Competency K

design training programs based on appropriate learning principles and theories;

In 1876, Samuel Green identified the four main service roles for librarians at the Reference Discussion; instruction of library services was included as one. (Tyckoson, 2008, p. 130) In the United States, users to the then relatively new service of libraries needed help in finding the books and the information they needed. If one looks back far enough in library history, it is clear that libraries were made for a particular group of people, those who could read. As reading and public education spread, it became obvious that reading material needed to be made more available. Books, however, were expensive and a lending library was one way to allow more readers to use a single book. Without widespread education and the need for books, libraries would be unnecessary. While people in 1876 could read, it was likely they did not know how to use the library to find the books they wanted, therefore, Green felt it was the librarian's duty to instruct.

The first users of public libraries needed instruction on how to use all the tools the librarians created in order to find the materials. After the first wave of users was taught, new users were appearing. Immigrants, former slaves and generations of children all needed education on library services. (Tyckoson, 2008, p. 130) This instruction started with reference librarians, since they were out on the floor answering questions. Depending on the library, there might be whole departments dedicated to instruction of users. The need for instruction has clearly not changed much, since modern day undergraduate students are still attending similar library service orientation classes.

The need for instruction of library services has not changed much in the past 133 years but the tools available, as well as the level of library instruction, have. In addition, the need for education has certainly not abated. The reference librarian is not likely to answer the simple factual questions anymore; the ubiquity of the Internet makes looking up facts and phone numbers simple for most users. Now many users come to the reference desk with much more complicated research questions. In these individual transactions, the librarian has the opportunity and task of educating the patron on the way she is doing the search and the tools used. Once the answer is found, she might have to explain how to use the particular information resource that contains the answer.

In my evidence, I am including my review of a face-to-face reference experience because she took the time to show me how to use the information source once she found it. The exercise was to come up with a rather difficult question and take it to the reference desk. The question was what profession has lost the greatest number of jobs to outsourcing in the past ten years. While the librarian did not find a satisfactory answer to the question, she did take the time to show me how to use the almanacs as well as engage me in the search process. This librarian was clearly concerned about making sure I understood how she was searching and coming up with search words. Later in my session, she set me up at a computer station so I could do some searching on my own.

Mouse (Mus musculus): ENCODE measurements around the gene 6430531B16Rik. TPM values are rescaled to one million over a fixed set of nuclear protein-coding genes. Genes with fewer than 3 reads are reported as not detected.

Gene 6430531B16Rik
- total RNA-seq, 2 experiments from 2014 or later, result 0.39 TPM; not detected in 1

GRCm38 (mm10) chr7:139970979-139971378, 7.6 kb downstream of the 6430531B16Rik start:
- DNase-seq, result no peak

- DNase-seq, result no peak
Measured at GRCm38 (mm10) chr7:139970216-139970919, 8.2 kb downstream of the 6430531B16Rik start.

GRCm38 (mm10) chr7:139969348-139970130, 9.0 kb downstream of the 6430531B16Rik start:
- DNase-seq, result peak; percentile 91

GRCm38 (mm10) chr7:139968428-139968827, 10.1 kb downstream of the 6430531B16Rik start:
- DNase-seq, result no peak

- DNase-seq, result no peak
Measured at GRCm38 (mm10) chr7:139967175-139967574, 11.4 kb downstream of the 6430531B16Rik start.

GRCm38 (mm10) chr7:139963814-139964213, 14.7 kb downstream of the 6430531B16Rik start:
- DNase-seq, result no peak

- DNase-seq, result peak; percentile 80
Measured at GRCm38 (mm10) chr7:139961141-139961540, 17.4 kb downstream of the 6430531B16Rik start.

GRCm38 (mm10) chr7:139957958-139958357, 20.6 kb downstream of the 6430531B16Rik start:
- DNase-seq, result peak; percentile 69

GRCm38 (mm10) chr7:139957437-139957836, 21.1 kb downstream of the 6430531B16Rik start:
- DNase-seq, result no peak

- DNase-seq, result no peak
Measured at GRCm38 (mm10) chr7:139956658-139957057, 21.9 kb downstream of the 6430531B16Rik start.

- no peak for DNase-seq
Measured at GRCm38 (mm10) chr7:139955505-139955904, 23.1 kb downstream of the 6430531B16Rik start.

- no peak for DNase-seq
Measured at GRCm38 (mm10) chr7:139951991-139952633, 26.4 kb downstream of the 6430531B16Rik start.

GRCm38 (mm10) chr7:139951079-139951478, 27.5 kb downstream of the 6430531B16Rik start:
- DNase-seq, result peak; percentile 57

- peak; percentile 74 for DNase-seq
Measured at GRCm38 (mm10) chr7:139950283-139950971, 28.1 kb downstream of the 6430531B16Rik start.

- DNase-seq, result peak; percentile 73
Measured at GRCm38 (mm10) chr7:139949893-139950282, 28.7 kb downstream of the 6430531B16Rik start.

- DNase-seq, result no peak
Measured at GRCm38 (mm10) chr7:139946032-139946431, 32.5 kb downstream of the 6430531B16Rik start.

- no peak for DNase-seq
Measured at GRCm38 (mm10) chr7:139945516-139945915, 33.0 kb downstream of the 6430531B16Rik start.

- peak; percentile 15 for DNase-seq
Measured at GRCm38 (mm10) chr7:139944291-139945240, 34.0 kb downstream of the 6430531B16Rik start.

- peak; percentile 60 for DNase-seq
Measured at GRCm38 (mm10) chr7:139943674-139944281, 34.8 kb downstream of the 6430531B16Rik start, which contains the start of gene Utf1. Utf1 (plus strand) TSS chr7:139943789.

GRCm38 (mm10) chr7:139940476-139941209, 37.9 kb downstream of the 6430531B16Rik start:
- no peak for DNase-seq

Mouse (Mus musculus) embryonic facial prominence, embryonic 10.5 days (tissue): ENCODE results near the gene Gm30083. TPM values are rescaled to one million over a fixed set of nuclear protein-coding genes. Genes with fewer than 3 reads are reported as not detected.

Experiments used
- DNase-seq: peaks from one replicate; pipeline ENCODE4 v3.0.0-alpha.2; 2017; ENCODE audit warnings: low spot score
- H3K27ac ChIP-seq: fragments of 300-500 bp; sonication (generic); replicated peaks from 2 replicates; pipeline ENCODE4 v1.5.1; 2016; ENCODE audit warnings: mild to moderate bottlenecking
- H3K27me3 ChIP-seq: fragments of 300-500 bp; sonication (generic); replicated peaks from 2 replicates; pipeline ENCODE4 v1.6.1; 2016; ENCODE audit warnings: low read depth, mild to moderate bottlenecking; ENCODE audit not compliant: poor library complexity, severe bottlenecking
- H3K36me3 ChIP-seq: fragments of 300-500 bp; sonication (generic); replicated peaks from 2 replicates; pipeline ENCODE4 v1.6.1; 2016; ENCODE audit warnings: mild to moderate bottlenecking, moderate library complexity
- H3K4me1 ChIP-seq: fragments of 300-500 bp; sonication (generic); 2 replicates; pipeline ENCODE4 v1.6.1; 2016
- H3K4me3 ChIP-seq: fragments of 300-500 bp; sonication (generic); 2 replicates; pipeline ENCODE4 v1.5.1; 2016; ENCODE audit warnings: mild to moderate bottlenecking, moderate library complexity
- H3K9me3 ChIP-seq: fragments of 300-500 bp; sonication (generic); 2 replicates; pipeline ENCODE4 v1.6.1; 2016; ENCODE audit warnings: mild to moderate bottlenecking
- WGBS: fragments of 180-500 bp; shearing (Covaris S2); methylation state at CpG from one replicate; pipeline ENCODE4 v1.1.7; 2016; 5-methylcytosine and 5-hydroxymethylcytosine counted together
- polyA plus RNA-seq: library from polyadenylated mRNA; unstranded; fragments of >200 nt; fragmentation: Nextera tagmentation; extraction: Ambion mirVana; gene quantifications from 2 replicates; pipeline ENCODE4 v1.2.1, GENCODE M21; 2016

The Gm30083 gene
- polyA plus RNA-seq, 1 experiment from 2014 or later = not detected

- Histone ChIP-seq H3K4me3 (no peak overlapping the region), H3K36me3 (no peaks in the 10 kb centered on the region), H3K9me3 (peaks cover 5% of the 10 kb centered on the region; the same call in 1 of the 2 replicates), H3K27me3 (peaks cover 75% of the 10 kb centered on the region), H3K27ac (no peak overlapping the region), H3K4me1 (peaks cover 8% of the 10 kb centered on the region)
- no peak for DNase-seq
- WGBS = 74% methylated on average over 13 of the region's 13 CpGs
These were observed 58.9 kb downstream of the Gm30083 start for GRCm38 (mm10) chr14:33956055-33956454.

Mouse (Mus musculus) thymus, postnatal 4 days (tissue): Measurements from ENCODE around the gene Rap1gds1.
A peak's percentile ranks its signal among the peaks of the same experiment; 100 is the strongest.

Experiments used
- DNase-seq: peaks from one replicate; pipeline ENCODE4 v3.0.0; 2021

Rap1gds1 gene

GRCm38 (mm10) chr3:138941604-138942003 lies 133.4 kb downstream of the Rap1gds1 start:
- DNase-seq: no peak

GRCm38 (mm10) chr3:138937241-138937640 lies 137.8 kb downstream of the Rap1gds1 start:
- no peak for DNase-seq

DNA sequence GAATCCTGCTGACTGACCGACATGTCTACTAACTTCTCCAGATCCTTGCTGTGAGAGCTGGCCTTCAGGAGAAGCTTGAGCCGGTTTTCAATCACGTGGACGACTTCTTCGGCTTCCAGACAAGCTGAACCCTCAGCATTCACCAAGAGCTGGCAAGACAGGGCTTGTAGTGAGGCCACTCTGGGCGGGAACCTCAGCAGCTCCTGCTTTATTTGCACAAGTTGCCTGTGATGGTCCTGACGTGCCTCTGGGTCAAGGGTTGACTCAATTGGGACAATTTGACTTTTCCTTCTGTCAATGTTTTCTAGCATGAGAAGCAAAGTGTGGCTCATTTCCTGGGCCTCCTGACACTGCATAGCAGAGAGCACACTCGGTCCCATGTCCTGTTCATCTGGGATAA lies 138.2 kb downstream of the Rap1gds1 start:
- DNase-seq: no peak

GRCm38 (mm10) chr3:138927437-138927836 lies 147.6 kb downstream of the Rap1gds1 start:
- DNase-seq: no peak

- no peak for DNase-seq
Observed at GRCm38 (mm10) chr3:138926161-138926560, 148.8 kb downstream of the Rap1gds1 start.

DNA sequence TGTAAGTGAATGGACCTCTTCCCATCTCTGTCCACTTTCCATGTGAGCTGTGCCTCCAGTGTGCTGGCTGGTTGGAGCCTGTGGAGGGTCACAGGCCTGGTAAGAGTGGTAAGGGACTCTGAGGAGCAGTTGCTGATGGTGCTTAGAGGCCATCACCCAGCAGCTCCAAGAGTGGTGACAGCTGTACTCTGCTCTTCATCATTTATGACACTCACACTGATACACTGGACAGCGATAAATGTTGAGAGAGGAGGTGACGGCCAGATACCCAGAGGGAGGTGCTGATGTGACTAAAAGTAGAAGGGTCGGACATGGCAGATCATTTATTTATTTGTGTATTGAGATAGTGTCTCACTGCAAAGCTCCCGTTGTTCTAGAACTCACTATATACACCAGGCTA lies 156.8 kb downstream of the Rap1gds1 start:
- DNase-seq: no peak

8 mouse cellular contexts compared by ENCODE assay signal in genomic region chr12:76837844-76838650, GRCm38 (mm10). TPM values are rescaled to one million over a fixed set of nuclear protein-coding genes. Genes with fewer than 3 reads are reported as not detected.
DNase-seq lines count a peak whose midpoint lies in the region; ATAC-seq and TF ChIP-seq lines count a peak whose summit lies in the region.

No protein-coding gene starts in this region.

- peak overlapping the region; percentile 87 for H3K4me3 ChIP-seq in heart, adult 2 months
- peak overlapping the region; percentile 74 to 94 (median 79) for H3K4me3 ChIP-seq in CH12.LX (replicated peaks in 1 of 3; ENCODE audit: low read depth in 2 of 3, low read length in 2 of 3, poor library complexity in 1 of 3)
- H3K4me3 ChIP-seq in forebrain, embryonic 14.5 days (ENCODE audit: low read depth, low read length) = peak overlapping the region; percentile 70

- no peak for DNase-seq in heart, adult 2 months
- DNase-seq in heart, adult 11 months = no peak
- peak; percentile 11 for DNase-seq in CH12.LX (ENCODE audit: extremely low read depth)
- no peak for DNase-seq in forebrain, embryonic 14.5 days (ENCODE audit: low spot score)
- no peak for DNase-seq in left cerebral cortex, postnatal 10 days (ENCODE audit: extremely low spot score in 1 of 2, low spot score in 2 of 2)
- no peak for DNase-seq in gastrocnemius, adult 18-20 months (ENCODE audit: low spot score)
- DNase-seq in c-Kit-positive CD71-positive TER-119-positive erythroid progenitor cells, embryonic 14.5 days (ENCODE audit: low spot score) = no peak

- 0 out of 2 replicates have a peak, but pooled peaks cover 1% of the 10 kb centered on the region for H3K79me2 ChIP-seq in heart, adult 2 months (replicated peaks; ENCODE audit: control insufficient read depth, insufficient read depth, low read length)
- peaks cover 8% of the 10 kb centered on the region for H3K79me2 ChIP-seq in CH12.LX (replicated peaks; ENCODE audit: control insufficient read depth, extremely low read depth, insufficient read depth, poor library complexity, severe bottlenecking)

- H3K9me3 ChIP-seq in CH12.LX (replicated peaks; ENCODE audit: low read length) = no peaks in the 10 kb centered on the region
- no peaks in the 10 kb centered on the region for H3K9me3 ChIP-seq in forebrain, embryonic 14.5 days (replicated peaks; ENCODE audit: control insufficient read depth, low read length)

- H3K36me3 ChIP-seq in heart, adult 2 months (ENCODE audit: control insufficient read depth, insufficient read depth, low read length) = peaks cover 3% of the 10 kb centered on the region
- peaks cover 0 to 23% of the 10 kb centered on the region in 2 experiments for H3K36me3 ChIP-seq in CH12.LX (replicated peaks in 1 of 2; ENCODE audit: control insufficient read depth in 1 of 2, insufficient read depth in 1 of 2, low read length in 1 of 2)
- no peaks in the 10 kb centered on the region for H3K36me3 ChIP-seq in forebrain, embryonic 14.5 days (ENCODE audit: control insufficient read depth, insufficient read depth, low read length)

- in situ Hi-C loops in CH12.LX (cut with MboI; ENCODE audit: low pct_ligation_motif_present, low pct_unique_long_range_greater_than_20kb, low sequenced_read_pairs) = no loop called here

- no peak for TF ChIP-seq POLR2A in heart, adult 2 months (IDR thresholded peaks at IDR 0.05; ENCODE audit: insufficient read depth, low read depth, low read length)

This is the kind of instruction that I feel Green was talking about back in 1876. In his time, there were not computers at anyone's fingertips but plenty of indices, almanacs and printed material. Those were the tools of his time for his patrons. Today, librarians have computers and plenty of digital information resources for their users. The particular question I asked was also not a simple factual question, as I came to discover. I asked it of several librarians and never ended up with a single answer, but rather a lot of material to read and synthesize. Here is where the modern librarian is going to be able to help her patron, by giving them the sources and tools to find their own answers in volumes of work.

Another aspect of instruction is compiling sources for patrons. This can be in the form of websites or in print. For my other piece of evidence, I included a pathfinder on hiking in California. This is a popular sport here in California and many public libraries are packed with books and other sources on hiking. The idea was to put some ideas in one place so patrons can do some of the looking on their own and come to reference for further help and guidance. Other forms of instruction take place in the classroom. While I do not have not have evidence of classes, I taught a class in FrontPage to coworkers many years ago. This course took me many weeks to write and develop. I discovered at the end of my class that I had learned a great deal just through the questions my coworkers asked. This class was to show administrators how to create web pages in a distributed development environment.

For my professional development, I would like to learn more about instruction in a classroom environment. When reviewing my work in the entire program, I found markedly little to support my knowledge of education. I have antidotes from teaching friends and coworkers how to do a particular task with computers, but not much in the written format. Since my career desires lead me towards web development in a university environment, I foresee my instruction to be more on an individual level rather than in a classroom. Teaching in front of a classroom is not where I would like to take my career. I understand and recognize the value and need for it, however, I prefer and am better suited to one on one instruction.

Artifacts

Review of Face to Face Reference Experience

California Hiking Pathfinder